Sure everyone have seen url short codes before, and it’s not really rocket science how to generate them. Regardless, I decided to write my own library for it because I had a specific requirement that I have not seen covered by any other url short code algorithm.
The two requirements for the url short code algorithm was:
- Short codes, doh, but in short I mean less than 10 characters
- The date the code was generated must be embedded in the code
The first requirement is pretty obvious, but it does rule guid based url short codes, like proposed by Mads Kristensen.
The second requirement is more unique. The reason why I want my short codes to include the date, is because I want to use the date portion of the code as a primary key in a Azure table storage. This makes sense from a performance perspective because I want partitions to be relative small when looking up values and it also makes house keeping easy as we can do batch deletes of all rows from a specific date. (Batch operations only work within the same partition.)
I wrote a library called SJKP.ShortCode that you can download as a nuget package, or from github. It’s written as a portable class library in F#.
Short codes generated by the library looks like this:
Note that the short codes generated are case-sensitive.
The first 3 symbols (Alw) are the Base64UrlSafe encoded date. Base64UrlSafe encoding simply means that ‘+’ is replaced by ‘-‘ and ‘/’ is replaced by ‘_’, and any ‘=’ characters are removed.
A date in format MM-dd-yyyy wouldn’t be representable in just 3 characters, so it’s not a full date, but only dates from year 0-99 are supported (the library assumes that 0 is 2000).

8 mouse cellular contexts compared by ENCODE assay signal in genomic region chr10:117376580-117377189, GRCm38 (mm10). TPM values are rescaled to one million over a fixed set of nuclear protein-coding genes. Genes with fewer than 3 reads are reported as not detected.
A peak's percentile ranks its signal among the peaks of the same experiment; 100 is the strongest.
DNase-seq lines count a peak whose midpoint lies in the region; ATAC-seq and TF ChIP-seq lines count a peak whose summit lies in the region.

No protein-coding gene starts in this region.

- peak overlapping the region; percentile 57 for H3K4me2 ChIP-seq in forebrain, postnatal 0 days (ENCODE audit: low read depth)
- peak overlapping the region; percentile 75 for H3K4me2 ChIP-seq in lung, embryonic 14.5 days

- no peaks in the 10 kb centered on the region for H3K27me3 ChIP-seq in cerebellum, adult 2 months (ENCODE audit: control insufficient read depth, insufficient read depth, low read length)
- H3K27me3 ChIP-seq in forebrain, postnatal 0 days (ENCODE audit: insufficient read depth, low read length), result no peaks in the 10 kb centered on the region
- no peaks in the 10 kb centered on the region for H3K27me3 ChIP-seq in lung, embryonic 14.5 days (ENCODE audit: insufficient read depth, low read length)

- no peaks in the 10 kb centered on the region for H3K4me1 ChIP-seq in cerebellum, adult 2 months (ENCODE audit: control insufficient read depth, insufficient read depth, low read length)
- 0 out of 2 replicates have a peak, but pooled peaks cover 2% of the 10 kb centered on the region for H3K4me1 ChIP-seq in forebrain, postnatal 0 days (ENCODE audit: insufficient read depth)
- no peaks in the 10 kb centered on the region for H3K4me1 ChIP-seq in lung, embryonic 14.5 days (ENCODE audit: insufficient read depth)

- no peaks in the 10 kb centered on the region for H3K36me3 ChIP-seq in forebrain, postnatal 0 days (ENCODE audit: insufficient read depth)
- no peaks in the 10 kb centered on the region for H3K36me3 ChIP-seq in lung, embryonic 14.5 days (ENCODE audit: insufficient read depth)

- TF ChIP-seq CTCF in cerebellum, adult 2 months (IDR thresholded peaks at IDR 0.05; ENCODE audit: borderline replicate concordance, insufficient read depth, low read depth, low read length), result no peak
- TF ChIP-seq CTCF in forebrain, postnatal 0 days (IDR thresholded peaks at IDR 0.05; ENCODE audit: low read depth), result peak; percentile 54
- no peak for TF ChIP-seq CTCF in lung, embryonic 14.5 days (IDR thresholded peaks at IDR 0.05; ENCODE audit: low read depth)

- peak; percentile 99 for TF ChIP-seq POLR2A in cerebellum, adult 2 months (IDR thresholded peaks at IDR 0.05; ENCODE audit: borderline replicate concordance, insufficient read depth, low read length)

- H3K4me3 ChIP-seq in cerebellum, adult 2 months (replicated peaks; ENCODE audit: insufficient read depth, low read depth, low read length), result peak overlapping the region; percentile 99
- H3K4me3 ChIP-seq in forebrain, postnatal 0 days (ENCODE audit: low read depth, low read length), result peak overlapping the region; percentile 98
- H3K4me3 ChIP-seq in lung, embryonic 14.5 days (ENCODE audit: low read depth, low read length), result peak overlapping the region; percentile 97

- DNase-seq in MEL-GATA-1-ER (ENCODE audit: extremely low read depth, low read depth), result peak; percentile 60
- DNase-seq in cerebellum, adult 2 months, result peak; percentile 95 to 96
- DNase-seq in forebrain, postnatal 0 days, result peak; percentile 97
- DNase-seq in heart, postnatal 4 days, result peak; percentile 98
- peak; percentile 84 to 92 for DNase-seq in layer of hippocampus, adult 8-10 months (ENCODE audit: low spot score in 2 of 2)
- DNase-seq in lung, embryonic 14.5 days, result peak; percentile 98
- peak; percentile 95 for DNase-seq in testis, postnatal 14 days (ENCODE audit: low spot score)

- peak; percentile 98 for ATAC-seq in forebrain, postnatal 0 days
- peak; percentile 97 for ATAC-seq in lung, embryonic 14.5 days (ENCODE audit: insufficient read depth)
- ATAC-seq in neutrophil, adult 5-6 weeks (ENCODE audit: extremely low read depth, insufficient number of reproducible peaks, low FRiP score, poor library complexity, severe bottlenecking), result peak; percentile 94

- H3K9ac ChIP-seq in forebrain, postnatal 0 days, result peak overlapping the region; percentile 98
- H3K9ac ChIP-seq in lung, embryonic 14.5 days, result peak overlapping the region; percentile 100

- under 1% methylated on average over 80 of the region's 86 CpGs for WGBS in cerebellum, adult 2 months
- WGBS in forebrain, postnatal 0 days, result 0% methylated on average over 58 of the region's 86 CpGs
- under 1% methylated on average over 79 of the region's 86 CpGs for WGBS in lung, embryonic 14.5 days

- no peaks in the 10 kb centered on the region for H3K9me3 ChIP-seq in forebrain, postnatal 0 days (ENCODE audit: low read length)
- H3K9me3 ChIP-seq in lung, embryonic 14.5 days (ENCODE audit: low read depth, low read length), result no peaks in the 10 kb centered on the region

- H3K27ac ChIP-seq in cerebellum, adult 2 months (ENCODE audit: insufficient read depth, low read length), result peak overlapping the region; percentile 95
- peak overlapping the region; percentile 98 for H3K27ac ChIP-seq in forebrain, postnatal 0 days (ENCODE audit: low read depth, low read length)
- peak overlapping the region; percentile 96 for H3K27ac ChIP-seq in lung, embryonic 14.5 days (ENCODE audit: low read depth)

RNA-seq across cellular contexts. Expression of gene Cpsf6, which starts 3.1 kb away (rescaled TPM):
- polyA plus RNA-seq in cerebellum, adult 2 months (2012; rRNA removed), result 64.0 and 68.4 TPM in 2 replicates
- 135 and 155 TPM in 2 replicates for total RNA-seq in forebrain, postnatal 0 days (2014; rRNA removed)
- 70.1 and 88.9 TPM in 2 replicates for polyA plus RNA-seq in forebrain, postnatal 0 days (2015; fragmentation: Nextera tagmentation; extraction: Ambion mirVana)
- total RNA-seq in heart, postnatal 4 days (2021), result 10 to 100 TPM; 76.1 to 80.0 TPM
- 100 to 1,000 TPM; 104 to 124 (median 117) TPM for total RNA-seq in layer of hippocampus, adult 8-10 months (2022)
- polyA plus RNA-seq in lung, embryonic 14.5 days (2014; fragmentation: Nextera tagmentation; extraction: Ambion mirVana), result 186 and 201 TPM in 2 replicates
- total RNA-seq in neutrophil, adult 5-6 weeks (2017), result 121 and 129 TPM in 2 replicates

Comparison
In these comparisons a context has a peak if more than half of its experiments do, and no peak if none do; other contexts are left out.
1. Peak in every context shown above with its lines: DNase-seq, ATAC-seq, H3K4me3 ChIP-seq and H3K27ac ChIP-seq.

In order to represent the date by three base64UrlSafe encoded characters, the year, month and day portion of the date is packed into two bytes in the following way.
[–Year 7bits–|–Month 4bits–|–Day 5bits–]
Alw in this example represent the date 2001/2/28.
The characters following the first three date representing characters, are random bytes generated with the System.Random (not so great random generator). These bytes are also passed through the same Base64UrlSafe encoding, and concatenated with the date portion of the short code. The length of the random part is variable by using the NewShortCodeByDateAndLength(d : DateTime, len: int) method. When using NewShortCode() it is set to five.
Use my algorithm as you see fit, and feel free to improve it. Note that because I use System.Random with a HashCode from a random Guid as the seed, collisions on the random part of the code could happen. If you have any ideas on how to improve this part of the short code algorithm and still have it be PCL compatible, feel free to post a comment, or make a pull request.